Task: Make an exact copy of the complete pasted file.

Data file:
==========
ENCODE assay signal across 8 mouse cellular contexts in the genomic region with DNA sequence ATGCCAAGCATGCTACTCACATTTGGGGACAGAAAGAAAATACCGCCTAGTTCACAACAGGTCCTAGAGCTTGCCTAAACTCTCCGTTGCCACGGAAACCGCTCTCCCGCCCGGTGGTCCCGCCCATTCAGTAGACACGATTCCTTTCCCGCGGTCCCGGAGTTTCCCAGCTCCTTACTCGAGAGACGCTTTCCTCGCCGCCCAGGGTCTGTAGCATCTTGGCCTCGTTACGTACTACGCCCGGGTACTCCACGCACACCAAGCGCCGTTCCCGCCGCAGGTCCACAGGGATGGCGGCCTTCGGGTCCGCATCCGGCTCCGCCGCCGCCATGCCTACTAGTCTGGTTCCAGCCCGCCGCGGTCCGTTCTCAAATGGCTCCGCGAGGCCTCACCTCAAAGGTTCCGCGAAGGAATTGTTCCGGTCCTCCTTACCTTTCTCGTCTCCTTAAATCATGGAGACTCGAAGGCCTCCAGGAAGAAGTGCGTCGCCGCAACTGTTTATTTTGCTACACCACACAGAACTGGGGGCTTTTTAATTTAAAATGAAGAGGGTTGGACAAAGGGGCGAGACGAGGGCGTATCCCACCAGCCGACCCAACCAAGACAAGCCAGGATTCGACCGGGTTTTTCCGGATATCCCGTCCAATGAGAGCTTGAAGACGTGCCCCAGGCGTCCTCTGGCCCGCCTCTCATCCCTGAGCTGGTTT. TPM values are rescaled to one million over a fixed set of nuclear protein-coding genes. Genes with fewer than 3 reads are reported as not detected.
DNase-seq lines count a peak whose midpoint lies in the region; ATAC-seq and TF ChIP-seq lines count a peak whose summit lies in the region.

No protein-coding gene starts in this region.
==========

ENCODE assay signal across 8 mouse cellular contexts in the genomic region with DNA sequence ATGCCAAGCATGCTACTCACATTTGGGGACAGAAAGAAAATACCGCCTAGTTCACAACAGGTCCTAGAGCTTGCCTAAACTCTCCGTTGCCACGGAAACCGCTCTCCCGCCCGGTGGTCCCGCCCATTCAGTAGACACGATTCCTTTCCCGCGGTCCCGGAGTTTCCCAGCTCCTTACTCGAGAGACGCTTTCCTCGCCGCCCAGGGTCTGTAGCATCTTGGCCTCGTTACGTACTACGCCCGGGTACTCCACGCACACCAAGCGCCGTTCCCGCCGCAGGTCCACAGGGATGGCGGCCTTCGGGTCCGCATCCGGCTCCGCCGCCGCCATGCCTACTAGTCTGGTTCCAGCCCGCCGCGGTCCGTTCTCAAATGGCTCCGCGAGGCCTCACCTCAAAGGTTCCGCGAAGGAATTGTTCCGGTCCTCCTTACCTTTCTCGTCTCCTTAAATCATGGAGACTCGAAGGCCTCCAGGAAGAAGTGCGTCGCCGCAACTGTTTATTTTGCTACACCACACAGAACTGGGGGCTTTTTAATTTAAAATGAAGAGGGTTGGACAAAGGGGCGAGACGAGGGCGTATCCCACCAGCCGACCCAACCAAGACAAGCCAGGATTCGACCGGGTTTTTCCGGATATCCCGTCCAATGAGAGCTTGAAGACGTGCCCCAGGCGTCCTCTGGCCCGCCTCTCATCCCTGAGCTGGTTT. TPM values are rescaled to one million over a fixed set of nuclear protein-coding genes. Genes with fewer than 3 reads are reported as not detected.
DNase-seq lines count a peak whose midpoint lies in the region; ATAC-seq and TF ChIP-seq lines count a peak whose summit lies in the region.

No protein-coding gene starts in this region.